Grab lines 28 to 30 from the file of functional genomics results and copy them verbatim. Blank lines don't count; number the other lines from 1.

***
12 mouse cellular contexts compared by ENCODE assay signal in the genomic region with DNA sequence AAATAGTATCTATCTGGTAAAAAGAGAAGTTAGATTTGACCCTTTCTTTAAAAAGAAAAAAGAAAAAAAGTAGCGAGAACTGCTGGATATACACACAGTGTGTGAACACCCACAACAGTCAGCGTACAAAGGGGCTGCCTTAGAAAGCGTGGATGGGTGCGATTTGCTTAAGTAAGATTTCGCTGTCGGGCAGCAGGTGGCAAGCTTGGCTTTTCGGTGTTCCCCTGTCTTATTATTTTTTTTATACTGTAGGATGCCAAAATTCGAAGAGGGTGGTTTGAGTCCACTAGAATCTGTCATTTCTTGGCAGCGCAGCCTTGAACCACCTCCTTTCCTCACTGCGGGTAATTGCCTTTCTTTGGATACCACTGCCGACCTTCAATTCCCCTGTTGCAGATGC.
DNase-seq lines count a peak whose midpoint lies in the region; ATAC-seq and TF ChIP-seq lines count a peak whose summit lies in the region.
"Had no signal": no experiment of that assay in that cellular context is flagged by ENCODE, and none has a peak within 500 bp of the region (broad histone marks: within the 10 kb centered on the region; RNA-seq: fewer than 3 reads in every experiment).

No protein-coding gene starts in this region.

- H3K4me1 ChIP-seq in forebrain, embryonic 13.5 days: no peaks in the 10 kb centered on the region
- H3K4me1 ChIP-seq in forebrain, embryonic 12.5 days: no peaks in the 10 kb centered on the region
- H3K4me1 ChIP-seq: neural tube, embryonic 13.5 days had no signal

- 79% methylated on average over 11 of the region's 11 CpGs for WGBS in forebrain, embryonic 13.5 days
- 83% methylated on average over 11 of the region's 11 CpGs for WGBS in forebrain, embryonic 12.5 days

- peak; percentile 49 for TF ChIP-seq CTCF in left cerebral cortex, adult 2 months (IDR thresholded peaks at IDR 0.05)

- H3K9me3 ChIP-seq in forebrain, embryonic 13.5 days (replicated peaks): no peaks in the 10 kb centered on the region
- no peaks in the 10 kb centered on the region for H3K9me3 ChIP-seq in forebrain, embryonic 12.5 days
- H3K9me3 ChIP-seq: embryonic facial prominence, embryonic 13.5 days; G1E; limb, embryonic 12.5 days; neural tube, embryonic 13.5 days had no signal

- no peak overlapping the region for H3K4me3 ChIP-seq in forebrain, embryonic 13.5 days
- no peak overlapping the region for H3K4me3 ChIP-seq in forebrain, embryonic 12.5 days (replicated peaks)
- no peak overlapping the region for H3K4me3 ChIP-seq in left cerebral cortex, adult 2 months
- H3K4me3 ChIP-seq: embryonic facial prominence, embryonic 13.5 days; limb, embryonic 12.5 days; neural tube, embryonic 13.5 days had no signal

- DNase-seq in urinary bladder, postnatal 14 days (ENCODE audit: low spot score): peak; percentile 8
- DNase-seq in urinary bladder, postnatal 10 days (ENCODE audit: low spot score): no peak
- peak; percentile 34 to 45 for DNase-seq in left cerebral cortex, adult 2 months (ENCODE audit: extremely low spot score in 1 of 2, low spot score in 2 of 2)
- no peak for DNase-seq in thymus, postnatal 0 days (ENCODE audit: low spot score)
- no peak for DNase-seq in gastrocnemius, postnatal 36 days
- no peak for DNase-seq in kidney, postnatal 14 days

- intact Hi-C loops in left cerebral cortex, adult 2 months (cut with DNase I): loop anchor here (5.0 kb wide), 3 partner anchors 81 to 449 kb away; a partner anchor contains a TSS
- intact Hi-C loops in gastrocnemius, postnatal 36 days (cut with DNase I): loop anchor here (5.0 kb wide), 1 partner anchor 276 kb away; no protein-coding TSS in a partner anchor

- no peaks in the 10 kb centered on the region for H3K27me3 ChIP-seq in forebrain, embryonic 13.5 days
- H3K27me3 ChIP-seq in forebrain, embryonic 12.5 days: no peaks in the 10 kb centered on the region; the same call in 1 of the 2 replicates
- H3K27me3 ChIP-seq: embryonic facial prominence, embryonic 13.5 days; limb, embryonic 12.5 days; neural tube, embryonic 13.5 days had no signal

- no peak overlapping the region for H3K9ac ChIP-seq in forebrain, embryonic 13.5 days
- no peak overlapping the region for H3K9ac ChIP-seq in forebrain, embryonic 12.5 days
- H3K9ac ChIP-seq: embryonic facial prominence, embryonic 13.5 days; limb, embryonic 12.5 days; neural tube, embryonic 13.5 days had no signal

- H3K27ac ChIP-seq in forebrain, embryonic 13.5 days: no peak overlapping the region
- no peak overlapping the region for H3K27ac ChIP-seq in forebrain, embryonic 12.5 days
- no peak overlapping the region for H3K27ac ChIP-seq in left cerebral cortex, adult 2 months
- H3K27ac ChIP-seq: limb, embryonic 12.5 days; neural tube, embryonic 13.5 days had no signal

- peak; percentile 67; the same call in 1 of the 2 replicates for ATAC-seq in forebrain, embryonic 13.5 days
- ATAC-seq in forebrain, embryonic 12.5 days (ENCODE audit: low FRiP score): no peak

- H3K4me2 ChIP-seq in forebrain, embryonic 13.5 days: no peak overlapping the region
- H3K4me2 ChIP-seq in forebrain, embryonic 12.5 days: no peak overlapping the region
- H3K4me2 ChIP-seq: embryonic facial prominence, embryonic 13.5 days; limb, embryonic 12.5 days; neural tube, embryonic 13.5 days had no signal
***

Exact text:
- H3K27me3 ChIP-seq: embryonic facial prominence, embryonic 13.5 days; limb, embryonic 12.5 days; neural tube, embryonic 13.5 days had no signal

- no peak overlapping the region for H3K9ac ChIP-seq in forebrain, embryonic 13.5 days
- no peak overlapping the region for H3K9ac ChIP-seq in forebrain, embryonic 12.5 days